That’s because the entire film, up to this point—which happens during the last third of the film that concerns Black and Kevin as adults—has been nothing but exposition. And a lot of that exposition is dialogue. While there are flurries of director Barry Jenkins’ visual talent—notably the scene on the beach, and the Refn-like color palette that coats Chiron’s most devastating moments as a child—none of those images go very far in relaying exposition in the way, say, Paul Thomas Anderson does in There Will Be Blood. The first two-thirds of Moonlight is essentially used to set up the revelation that Black has distanced himself from his confused, young, gay self. Conversations and lifelike dreams abound, blunting relaying what it means to be gay and the pressures of masculinity for teenaged boys. And all of it—every last word—is leading up to the final line spoken in the film, which is yet another beautiful moment of expository dialogue.
“You the only person that ever touched me.”
Yet, again…that line is, in my opinion, hampered by the fact that we not only already watched that scene unfold 40 minutes earlier, but also that a healthy portion of this film has been shoving Chiron’s desire to connect with somebody down out throats. Of course it’s tough to be gay and to not know how to act around your peers; of course it’s difficult to be a young, black man feeling the pressure of masculinity. But is none of that conveyed through those two lines of dialogue? Is 80 minutes of exposition really necessary?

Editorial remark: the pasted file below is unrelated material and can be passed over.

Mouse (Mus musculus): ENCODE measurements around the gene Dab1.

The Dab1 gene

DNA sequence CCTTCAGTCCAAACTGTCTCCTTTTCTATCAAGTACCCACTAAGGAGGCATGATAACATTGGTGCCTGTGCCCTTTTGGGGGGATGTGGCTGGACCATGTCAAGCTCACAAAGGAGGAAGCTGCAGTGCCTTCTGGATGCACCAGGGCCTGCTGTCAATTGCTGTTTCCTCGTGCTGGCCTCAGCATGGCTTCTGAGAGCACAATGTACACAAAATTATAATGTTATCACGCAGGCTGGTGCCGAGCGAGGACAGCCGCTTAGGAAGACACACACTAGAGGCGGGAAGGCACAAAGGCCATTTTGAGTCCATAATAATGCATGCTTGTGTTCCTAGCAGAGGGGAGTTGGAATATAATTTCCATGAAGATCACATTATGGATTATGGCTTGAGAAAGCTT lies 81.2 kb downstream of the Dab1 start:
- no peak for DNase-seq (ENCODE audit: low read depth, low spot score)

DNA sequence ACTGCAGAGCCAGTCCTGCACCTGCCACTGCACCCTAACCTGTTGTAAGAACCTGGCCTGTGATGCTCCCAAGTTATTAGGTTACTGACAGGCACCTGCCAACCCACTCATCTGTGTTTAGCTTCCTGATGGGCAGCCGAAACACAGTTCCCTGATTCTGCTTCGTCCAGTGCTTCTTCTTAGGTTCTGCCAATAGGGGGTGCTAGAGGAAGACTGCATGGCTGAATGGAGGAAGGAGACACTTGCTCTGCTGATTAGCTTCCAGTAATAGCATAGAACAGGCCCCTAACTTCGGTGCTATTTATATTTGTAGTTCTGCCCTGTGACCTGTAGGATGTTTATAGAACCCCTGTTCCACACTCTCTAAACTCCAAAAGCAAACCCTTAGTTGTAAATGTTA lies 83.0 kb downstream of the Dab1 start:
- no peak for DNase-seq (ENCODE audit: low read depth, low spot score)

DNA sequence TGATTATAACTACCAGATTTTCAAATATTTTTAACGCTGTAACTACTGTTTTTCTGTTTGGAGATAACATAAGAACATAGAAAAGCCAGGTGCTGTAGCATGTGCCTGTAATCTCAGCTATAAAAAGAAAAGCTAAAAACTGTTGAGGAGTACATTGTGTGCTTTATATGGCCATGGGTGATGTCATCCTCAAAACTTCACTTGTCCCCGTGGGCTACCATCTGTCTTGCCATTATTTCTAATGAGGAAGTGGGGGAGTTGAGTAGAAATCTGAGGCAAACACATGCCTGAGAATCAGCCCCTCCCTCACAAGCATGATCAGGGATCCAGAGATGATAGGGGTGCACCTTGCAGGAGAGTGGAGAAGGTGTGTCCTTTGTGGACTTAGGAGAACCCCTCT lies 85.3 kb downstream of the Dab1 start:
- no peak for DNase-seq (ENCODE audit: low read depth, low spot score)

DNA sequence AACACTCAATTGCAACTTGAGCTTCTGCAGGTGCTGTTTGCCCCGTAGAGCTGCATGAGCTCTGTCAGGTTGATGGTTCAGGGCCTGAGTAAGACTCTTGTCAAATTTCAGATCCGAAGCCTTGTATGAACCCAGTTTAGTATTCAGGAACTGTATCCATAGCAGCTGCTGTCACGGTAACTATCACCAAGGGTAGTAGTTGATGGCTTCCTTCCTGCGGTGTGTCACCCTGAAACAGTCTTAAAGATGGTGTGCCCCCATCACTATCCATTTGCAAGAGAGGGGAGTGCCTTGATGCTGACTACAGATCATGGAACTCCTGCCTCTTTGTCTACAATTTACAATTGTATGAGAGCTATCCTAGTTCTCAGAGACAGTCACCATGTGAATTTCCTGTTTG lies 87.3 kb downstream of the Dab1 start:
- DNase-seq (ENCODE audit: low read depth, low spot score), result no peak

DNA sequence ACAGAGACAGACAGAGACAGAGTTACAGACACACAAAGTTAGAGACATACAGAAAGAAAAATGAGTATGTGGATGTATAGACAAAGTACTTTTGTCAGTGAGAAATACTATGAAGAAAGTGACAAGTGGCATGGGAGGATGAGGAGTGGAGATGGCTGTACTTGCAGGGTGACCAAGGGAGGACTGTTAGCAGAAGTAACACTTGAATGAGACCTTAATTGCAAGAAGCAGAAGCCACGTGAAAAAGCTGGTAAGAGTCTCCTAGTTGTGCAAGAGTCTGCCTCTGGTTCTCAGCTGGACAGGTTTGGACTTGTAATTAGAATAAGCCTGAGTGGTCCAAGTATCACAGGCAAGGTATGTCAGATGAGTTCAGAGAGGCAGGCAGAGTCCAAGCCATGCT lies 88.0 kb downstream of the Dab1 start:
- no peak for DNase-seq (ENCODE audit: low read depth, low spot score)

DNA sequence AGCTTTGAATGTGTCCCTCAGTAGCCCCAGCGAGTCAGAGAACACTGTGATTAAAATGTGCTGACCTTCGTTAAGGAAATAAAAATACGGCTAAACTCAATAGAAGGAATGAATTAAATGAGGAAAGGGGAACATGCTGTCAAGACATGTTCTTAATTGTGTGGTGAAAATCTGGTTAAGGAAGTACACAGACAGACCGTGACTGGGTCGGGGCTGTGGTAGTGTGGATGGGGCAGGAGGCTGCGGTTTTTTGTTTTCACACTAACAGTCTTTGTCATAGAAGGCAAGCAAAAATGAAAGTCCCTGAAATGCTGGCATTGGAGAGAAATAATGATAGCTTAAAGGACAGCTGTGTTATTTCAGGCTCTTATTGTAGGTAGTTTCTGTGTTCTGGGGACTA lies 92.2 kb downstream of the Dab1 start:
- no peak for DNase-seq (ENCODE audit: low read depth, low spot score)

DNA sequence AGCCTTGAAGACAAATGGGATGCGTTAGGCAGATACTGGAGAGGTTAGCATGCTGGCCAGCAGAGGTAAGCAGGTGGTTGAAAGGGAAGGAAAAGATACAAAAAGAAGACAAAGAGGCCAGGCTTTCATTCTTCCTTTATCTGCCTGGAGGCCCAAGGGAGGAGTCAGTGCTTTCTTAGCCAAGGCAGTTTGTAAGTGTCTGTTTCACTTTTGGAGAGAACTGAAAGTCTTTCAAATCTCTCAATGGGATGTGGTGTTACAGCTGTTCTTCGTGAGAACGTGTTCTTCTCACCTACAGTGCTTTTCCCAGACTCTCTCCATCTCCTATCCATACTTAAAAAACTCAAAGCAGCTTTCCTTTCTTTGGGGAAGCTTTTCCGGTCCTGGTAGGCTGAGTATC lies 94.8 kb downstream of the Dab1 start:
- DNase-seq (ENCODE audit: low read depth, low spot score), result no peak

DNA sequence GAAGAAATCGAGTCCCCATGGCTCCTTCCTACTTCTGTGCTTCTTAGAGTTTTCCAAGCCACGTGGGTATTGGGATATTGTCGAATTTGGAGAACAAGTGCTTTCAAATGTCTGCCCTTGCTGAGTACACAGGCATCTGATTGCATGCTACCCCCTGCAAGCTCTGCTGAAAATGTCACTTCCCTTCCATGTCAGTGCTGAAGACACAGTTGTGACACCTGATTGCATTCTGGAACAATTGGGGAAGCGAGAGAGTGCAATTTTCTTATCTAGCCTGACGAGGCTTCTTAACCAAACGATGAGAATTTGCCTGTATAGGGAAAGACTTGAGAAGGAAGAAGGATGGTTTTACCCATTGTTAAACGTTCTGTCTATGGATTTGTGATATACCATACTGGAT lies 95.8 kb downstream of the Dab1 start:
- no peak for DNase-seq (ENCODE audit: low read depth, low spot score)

I only ask because, in my opinion, the final 40 minutes of Moonlight are impeccable filmmaking, brutally honest about the pressures of masculinity and being gay. The performance from Trevante Rhodes is achingly revealing about how difficult it is to revisit one’s past. The interactions between Kevin and Black are filled with suspense and an undeniable energy, deliberately paced leading up to those final moments when Black is at his most vulnerable.
And, above all else, those final 40 minutes have a consistent tone that isn’t necessarily in line with the rest of the film. That’s why, in my eyes, this could be a perfect film if those interactions between Black and Kevin made up the bulk of the movie, revealing bits and pieces about Black’s past through those quiet moments that speak huge volumes.
I will acknowledge that my arguments rests on something completely subjective—that the first two-thirds of the film aren’t necessary to justify the power final third. It could come down to pure preference, since I prefer quieter films that hint at a larger story, as opposed to drama and dialogue that evokes the power of plays and performance as opposed to the visual power of films.
But I also think it’s revealing of the state of films, and art in general. We, as an audience, not only expect dialogue and exposition to guide us through a story, but practically demand it. You’d be crazy to deny the fact that, as television—the king of expository dialogue—has become more popular, so has the use of exposition and robotic shot selection, all but eliminating the director’s vision in many films. And because of it, movies like Moonlight often find themselves in a strange middle ground: part hypnotic vision of a single director, and part exposition-laden story that holds the audience’s hand throughout.
And I don’t have to tell you which scenario I’d rather become the norm, right?